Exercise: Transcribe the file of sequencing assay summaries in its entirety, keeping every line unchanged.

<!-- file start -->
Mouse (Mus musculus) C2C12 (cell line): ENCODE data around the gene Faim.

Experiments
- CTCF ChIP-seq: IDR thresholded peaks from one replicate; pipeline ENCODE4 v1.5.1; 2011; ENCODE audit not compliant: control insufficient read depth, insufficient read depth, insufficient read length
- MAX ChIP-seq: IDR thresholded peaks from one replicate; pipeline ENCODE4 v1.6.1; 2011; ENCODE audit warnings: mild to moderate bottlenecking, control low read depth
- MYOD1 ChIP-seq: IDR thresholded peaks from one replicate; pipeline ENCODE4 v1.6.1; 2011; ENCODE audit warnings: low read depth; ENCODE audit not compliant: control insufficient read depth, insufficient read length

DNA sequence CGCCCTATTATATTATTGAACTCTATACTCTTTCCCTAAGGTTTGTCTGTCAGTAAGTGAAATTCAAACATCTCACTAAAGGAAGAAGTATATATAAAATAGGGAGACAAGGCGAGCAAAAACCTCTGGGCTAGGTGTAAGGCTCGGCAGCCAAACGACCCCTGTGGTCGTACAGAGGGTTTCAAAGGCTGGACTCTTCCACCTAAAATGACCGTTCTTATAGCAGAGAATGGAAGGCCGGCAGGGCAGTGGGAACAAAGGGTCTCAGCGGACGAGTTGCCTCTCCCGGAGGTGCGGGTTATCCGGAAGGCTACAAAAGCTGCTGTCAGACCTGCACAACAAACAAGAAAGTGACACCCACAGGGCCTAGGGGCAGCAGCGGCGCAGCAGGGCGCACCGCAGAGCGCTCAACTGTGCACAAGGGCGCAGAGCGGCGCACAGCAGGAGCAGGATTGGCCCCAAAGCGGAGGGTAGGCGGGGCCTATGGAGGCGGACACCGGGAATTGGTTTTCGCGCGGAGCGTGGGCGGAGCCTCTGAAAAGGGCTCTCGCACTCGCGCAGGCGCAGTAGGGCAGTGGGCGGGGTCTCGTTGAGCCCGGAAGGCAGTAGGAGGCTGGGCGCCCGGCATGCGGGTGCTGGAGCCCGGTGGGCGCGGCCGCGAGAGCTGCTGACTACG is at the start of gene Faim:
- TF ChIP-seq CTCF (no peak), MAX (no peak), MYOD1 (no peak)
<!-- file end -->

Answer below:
Mouse (Mus musculus) C2C12 (cell line): ENCODE data around the gene Faim.

Experiments
- CTCF ChIP-seq: IDR thresholded peaks from one replicate; pipeline ENCODE4 v1.5.1; 2011; ENCODE audit not compliant: control insufficient read depth, insufficient read depth, insufficient read length
- MAX ChIP-seq: IDR thresholded peaks from one replicate; pipeline ENCODE4 v1.6.1; 2011; ENCODE audit warnings: mild to moderate bottlenecking, control low read depth
- MYOD1 ChIP-seq: IDR thresholded peaks from one replicate; pipeline ENCODE4 v1.6.1; 2011; ENCODE audit warnings: low read depth; ENCODE audit not compliant: control insufficient read depth, insufficient read length

DNA sequence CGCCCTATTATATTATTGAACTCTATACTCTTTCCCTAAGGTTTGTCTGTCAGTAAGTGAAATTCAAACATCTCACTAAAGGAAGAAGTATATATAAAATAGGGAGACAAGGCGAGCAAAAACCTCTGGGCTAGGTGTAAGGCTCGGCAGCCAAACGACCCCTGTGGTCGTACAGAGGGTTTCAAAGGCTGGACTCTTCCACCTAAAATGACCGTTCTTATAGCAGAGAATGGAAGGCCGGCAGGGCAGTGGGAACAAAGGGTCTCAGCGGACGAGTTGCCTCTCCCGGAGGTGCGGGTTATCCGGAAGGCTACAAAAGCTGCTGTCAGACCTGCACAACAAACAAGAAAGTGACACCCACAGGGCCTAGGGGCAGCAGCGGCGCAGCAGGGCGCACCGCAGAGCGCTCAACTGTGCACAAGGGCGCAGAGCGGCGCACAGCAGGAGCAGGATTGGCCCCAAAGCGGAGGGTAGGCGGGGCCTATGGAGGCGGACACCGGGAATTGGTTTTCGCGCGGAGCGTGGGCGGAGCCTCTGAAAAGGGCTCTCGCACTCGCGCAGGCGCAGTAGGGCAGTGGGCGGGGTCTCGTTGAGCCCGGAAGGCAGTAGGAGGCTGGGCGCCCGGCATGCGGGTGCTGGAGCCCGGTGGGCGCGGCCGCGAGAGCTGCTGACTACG is at the start of gene Faim:
- TF ChIP-seq CTCF (no peak), MAX (no peak), MYOD1 (no peak)